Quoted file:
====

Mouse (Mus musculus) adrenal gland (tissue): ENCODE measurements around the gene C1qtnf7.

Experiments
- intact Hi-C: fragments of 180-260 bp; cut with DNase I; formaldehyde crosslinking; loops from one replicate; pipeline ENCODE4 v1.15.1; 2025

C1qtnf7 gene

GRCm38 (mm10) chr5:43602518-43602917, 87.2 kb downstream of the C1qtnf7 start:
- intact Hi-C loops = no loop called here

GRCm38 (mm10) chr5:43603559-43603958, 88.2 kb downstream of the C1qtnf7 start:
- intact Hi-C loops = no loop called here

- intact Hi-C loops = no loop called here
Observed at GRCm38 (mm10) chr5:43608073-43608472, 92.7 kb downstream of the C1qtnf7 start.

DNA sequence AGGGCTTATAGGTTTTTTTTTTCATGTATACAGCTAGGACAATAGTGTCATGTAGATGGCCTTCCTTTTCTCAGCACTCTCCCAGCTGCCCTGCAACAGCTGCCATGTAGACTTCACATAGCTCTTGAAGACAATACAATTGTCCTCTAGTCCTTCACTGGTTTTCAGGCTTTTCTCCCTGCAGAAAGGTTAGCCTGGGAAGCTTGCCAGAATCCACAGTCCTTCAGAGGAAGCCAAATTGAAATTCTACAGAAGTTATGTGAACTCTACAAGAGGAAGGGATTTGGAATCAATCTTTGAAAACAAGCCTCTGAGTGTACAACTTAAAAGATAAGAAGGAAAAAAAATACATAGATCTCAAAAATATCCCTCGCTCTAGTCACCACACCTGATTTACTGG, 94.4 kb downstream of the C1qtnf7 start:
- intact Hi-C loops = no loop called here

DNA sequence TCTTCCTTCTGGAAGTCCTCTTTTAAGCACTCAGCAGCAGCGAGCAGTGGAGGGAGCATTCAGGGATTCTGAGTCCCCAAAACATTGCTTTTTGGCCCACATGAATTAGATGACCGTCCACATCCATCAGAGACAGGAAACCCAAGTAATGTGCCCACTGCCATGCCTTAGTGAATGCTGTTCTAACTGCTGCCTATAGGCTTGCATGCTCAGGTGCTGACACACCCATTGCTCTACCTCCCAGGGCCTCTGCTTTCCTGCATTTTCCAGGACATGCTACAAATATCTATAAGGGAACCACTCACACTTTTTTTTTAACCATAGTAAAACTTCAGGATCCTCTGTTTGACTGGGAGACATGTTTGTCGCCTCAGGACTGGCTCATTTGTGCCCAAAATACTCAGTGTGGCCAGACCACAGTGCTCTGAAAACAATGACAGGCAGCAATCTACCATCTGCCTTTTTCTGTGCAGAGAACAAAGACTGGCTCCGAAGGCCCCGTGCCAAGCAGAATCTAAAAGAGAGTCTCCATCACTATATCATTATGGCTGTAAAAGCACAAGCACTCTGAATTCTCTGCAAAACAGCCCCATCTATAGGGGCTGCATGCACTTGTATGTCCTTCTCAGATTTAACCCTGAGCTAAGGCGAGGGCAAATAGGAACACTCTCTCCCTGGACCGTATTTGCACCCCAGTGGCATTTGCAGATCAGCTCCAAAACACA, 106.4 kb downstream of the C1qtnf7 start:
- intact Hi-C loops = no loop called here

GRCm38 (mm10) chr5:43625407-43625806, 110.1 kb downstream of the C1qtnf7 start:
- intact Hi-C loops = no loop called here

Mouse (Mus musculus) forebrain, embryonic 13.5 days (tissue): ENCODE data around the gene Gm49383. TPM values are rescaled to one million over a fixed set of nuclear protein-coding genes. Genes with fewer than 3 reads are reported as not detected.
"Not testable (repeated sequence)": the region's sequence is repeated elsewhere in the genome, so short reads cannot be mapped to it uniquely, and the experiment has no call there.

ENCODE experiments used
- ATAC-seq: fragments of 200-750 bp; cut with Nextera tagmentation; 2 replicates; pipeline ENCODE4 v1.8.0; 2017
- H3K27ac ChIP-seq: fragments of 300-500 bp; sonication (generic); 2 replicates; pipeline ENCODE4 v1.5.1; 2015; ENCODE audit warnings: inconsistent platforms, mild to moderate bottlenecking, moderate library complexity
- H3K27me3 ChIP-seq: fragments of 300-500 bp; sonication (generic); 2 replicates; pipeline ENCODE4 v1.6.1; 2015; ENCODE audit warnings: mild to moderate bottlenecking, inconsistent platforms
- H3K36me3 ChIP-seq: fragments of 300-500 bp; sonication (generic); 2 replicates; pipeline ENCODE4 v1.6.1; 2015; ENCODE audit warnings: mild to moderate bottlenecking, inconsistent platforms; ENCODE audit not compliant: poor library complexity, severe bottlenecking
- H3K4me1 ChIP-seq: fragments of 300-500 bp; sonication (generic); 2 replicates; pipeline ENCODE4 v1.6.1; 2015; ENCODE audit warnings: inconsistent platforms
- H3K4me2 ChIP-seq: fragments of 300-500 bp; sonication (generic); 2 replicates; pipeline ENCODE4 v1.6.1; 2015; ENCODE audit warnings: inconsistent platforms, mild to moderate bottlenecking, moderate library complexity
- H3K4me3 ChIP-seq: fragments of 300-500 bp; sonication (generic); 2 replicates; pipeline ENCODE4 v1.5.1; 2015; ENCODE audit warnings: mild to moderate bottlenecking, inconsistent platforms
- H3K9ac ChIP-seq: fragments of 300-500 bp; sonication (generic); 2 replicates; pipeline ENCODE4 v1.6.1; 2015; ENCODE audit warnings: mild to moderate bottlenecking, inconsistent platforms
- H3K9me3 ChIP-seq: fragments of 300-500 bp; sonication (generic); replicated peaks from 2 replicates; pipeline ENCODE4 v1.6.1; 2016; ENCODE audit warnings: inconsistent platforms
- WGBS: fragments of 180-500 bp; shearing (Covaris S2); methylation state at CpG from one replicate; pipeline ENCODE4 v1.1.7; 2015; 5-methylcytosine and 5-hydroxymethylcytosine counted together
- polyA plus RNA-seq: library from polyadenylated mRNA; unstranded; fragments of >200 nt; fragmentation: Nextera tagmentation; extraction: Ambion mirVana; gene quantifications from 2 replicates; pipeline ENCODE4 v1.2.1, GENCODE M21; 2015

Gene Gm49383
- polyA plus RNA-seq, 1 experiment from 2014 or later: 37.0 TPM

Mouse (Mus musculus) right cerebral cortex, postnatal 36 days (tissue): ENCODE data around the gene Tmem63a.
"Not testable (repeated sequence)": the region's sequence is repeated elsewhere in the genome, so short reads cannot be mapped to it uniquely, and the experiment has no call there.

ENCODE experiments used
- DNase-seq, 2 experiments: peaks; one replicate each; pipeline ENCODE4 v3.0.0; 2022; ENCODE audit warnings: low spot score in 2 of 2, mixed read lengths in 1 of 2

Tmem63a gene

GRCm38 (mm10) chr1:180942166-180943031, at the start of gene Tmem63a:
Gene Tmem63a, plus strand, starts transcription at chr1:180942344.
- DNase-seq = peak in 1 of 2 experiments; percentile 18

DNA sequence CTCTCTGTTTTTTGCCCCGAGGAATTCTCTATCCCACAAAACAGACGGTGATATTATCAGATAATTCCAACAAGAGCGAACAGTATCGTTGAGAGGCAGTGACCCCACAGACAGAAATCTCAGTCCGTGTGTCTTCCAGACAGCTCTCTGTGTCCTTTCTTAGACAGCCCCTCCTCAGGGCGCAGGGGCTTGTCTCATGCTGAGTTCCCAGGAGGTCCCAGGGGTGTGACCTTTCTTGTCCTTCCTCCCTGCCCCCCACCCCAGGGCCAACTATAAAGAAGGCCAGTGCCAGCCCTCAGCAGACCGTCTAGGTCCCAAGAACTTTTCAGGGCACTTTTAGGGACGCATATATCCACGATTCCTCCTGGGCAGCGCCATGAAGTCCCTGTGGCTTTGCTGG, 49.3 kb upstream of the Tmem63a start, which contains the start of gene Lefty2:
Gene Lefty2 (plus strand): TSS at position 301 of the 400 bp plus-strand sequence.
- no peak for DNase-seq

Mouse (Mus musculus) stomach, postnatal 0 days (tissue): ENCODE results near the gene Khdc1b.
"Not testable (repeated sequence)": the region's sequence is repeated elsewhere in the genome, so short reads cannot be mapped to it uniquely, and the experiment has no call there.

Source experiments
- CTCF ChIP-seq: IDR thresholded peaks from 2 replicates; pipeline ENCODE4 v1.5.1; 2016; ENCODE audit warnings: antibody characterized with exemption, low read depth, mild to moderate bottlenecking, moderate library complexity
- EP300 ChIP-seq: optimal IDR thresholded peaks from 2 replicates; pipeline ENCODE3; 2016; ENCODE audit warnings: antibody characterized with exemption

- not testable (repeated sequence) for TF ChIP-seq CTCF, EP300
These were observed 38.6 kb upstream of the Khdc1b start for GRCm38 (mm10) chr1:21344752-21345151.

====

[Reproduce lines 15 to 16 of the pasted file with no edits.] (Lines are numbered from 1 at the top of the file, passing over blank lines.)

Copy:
GRCm38 (mm10) chr5:43625407-43625806, 110.1 kb downstream of the C1qtnf7 start:
- intact Hi-C loops = no loop called here